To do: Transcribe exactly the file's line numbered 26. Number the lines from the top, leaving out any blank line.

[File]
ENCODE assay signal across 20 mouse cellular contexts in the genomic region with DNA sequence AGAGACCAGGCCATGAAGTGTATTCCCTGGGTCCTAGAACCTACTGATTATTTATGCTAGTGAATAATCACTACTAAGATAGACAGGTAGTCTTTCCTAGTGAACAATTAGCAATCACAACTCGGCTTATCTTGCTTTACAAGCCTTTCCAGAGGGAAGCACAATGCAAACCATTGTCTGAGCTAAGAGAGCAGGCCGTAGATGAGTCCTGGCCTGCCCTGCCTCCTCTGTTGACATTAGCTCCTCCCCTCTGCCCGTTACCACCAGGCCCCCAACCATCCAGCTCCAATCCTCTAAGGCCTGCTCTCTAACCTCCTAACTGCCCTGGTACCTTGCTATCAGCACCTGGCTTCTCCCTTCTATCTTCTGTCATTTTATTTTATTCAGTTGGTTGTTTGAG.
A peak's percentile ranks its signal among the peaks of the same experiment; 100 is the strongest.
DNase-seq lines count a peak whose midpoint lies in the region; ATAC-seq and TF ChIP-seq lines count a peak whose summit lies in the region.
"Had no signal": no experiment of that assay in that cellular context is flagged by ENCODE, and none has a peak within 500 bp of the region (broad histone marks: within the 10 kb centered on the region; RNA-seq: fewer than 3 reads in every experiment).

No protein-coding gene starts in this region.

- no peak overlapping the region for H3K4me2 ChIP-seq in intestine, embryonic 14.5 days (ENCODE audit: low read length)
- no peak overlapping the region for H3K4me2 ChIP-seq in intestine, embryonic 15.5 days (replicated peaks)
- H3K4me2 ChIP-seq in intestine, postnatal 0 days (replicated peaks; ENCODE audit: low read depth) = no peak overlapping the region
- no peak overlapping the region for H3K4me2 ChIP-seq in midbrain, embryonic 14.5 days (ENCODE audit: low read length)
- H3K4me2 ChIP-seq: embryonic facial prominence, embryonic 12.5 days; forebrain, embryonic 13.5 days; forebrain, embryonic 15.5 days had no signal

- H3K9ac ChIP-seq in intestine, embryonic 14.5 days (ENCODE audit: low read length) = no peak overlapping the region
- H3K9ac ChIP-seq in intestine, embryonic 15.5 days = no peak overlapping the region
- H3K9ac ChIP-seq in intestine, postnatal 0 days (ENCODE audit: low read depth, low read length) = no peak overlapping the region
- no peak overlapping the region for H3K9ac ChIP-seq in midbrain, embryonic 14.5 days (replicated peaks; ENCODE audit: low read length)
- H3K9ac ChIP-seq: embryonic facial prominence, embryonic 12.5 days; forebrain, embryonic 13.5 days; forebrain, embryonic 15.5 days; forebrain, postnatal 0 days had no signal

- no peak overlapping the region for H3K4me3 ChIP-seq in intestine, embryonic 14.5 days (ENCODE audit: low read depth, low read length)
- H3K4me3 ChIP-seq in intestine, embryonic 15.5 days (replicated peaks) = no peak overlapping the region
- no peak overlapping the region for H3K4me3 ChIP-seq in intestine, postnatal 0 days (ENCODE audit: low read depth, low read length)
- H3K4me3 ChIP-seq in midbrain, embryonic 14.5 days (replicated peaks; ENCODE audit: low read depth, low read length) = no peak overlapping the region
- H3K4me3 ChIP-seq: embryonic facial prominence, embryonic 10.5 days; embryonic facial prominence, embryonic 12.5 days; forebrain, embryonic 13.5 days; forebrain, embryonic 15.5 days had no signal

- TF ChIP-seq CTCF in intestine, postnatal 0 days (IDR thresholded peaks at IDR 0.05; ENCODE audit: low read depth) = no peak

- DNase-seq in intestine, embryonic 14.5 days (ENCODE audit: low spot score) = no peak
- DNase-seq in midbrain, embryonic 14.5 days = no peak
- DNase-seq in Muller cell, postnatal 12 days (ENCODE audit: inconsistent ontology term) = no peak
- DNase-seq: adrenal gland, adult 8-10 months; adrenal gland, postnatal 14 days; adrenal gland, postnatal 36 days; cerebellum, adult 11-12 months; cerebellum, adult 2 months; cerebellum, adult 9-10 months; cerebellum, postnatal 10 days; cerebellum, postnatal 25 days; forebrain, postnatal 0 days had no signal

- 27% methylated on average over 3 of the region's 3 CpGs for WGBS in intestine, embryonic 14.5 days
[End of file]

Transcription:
- 27% methylated on average over 3 of the region's 3 CpGs for WGBS in intestine, embryonic 14.5 days